Several years ago, I ran across a snippet of an 1868 response to a letter to a local Pittsburgh newspaper. Intrigued by the description "rookery of shanties up a stinking hollow", and the rebuttal of the residences being "neat, handsome and elegant," I wondered where it was located.
Found it. First part of old Allegheny City, it's now part of northern Pittsburgh.
Gathering information on Pleasant Valley hasn't been easy. One online source says it was originally known as Snyder's Hollow. An 1870 painting of Snyder's Hollow by the American landscape artist Jasper Holman Lawman is part of the Carnegie Museum of Art. The painting looks rural with a couple of houses shown. I don't think I would call them shanties, but I also wouldn't call them elegant.
The best information found on Pleasant Valley is detailed by the Charles Street Rowhouse Historic District which was listed on the National Register of Historic Places in 1984. According to the writeup, Pleasant Valley was named so by the developers who were building spec housing. It was mainly used for rental housing and was part of the development of the Pleasant Valley Street Railway which had horse drawn street cars.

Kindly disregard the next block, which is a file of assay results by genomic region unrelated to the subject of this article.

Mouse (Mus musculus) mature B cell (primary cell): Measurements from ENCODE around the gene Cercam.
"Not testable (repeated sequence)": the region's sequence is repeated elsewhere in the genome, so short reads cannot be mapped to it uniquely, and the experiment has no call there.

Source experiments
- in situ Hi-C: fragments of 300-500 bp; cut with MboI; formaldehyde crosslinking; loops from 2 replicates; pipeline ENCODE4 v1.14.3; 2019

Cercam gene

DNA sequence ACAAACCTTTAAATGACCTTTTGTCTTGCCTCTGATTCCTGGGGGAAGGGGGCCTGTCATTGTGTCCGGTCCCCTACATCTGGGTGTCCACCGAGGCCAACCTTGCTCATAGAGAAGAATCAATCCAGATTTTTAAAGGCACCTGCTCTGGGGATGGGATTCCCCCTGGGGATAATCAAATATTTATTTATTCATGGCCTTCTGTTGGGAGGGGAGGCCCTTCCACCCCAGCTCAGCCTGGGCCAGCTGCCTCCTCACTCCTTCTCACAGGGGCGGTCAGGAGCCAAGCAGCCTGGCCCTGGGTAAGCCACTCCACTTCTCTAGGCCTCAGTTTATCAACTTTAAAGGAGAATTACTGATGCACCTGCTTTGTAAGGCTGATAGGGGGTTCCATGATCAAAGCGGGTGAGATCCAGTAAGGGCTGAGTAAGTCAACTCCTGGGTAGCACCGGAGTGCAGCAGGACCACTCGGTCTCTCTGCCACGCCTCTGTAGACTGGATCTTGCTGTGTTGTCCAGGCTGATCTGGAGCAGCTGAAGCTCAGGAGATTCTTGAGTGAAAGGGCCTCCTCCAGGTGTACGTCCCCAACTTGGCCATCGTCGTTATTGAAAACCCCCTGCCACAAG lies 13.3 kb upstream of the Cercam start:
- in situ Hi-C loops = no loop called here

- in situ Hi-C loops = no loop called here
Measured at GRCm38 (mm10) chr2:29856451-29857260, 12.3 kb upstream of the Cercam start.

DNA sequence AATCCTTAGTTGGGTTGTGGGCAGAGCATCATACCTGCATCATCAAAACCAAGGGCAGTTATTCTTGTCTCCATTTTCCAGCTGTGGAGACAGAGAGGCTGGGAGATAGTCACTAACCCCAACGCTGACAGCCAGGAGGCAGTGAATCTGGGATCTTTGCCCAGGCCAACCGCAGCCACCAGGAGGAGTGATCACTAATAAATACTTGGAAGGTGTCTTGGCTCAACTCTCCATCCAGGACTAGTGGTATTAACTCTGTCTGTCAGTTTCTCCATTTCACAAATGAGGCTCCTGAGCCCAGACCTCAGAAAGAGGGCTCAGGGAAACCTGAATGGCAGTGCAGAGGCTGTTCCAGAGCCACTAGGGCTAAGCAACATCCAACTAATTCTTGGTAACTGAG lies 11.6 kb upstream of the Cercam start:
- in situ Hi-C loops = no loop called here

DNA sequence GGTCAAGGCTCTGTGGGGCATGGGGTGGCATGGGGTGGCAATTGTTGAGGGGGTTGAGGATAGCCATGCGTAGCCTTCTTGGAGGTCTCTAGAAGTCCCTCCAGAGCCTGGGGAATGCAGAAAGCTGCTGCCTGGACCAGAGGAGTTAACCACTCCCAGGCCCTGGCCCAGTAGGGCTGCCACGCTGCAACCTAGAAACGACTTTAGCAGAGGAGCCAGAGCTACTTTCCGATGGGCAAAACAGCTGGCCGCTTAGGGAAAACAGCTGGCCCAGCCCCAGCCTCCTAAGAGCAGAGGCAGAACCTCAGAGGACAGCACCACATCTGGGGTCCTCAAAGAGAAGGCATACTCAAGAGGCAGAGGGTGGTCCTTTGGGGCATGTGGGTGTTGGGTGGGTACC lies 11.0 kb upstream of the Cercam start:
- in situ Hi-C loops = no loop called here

More information on the later development of the area along with changing from horse drawn streetcars to electric streetcars in Pleasant Valley can be read in the book by David Ford Henry.
Ahhh, genealogy. During its lifespan, perhaps both descriptions were correct at one time or another.
Painting of Snyder's Hollow, 1870, by Jasper Holman Lawman
Wikipedia on Perry South (Pittsburgh)
Henry, David Ford, The Genealogy of the Henry Family, 1919.